On Sunday, 31st October 2010 Tanzania voted for president and legislative members. The East African country’s elections have passed relatively unnoticed, this is untypical of many African elections. While there have been reports of unease between a section of the media and the government (something African governments clearly need to clean out), the elections lacked the “usual” tribal and ethnic tensions that make most African elections “newsworthy” for the most international media.
The Guardian had two paragraphs on the Tanzania Government’s threats to the media, albeit quoting a press release published by AllAfrica. The BBC (fair play to them) had 2 minutes and 3 seconds voice-over interviews with Tanzanians to find out why there were no ethnic and tribal tensions attached to these elections. The interviewee’s dominant answer was that they were all Tanzanians. One interviewee pointed out that the tribal harmony that exist in Tanzania today was the legacy of the country’s founding president, Julius Nyeere’s.
Indeed. Nyerere’s emphasised on national building over personal interests, “UJAMAA”, which can loosely be translated as familyhood (Swahili speakers may translate this better) – one person for another. This formed what has come to be know as African Socialism; an ideology that has never been popular with most westerners, whose idealism and economic model(s) Nyerere objected. Consequently, Nyerere is mostly portrayed in negative terms: a socialist dictator. His association with communist China only cemented his reputation as “anti British” and “anti European.”
As explained here, Nyerere took strong international stands on African economic and political independence. In particular, he supported freedom struggles in South Africa, Rhodesia (now Zimbabwe), Angola and Mozambique. He dared to speak against the CIA-backed corrupt dictator, Mobutu Seseko and sought a better a administration in Mobutu’s Zaire (now Democratic Republic of Congo). Nyerere also picked fights with IMF as they sought to impose free market economic policies on Tanzania.
These were “crimes” Nyerere committed. He stood up for his country and his African folk. Interestingly, Tanzania faired far much better, politically, socially, and economically, under Nyerere than his critics would have the world believe. According to Raya Dunayevskaya (1973)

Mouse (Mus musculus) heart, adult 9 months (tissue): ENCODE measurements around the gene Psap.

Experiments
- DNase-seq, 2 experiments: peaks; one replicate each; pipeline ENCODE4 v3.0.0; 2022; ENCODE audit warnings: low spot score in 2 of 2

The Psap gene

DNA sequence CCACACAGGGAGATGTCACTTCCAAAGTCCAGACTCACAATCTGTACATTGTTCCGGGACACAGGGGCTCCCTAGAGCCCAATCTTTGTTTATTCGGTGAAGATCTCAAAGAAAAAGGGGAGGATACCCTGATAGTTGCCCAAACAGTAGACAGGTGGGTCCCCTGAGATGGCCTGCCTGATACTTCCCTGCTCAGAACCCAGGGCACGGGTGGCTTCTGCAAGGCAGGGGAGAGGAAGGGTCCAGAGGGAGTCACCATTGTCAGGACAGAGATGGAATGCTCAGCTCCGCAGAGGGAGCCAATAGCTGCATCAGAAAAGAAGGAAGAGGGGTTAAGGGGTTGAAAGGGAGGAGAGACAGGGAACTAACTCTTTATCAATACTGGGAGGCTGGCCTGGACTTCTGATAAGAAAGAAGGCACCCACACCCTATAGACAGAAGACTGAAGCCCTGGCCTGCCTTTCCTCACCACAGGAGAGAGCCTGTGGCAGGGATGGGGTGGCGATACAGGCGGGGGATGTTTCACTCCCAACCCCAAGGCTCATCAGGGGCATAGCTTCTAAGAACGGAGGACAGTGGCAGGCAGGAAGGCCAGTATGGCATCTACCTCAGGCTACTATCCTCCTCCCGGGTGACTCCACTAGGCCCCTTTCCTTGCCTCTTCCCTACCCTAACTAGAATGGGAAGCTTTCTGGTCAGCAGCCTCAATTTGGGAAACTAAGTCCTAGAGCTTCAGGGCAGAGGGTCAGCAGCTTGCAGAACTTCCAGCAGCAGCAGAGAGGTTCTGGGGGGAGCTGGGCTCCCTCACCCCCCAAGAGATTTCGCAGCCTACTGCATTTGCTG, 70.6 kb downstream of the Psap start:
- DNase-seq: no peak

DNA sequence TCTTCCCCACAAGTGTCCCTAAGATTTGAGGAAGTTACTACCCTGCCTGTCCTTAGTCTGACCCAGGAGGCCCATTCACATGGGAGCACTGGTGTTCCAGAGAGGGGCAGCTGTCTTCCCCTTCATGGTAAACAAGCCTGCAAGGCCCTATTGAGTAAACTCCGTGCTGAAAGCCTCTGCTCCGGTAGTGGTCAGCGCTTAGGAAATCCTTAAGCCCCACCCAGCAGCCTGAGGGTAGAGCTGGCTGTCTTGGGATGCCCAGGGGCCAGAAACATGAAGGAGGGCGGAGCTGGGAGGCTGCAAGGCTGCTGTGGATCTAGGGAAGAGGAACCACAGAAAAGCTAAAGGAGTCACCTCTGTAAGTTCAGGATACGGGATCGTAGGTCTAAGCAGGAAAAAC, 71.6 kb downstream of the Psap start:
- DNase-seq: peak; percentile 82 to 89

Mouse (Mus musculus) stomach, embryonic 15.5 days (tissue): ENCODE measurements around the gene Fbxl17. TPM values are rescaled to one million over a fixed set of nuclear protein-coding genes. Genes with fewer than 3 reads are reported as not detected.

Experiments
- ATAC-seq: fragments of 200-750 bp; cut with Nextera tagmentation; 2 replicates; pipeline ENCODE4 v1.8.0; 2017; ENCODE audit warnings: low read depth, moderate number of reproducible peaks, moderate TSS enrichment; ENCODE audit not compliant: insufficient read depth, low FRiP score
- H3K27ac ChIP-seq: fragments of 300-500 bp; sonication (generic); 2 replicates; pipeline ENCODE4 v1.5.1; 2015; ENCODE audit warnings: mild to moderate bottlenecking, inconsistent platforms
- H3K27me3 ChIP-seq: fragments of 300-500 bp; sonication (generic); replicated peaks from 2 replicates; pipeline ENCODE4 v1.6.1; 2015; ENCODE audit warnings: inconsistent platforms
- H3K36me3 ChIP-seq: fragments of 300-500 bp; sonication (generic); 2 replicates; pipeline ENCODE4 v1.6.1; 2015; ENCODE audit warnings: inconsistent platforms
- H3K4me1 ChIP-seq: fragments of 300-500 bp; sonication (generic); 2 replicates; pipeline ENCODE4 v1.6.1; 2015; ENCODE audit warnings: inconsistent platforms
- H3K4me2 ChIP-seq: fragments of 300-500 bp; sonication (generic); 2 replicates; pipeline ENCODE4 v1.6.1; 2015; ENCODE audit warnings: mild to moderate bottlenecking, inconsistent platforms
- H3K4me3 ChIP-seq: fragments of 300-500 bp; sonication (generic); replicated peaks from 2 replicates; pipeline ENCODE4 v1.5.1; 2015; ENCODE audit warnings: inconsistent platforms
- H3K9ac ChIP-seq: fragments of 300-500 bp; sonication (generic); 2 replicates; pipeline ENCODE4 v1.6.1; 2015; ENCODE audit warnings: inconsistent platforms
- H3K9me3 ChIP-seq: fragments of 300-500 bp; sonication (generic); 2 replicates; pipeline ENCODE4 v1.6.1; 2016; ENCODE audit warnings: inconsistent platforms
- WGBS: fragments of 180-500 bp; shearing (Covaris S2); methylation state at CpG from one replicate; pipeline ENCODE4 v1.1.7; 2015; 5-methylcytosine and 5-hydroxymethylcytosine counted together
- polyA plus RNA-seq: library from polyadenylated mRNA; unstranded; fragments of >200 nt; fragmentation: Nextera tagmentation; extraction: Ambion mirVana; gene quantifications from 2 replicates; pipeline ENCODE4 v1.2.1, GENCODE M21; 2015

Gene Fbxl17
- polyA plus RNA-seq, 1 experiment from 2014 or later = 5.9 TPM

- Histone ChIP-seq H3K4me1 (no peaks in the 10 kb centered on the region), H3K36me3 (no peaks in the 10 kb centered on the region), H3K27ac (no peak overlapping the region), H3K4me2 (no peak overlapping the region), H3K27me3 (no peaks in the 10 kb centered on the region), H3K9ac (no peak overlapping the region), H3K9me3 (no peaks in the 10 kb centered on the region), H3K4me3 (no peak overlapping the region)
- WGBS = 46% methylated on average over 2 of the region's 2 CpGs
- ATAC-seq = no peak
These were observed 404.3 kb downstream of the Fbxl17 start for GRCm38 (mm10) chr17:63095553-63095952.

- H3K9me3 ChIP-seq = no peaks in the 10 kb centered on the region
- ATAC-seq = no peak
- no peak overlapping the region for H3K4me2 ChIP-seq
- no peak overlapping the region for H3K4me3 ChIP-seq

“…Tanzania achieved the highest literacy rate in Africa (83%) and also experienced major advances in health care. The single party system Nyerere founded under the Tanzania African National Union (TANU) was hardly undemocratic, since open debate and competitive candidacies were permitted. Nor did Tanzania experience the pervasive corruption of so many post-independence African states.”
They say “bad news is good news.” This rings true on how African affairs are covered in the western mainstream media. This cliche may well explain lack of coverage for Tanzania elections. The elections are devoid of tribalism and ethnic tensions, which would qualify it as “newsworthy”. Given that tribalism has been a constant feature in the region’s (east African) elections, Kenya and Rwanda, in particular, the lack of ethnic tensions in Tanzania is an interesting development – a development that would interest not only media organisations but historians and social scientists alike. Therefore this is a genuine story, a newsworthy material. Kudos to the BBC for their attempted coverage.
The real problem with this story is that it is difficult for much of the international community to highlight these ethnic tension-free elections without giving credit to Julius Nyerere. Meanwhile, Nyerere remains dear to the hearts of many Tanzanians; whether one likes it or not, Tanzania today thrives on Nyerere’s legacy.
Julius Nyerere: 1922 – 1999, RIP.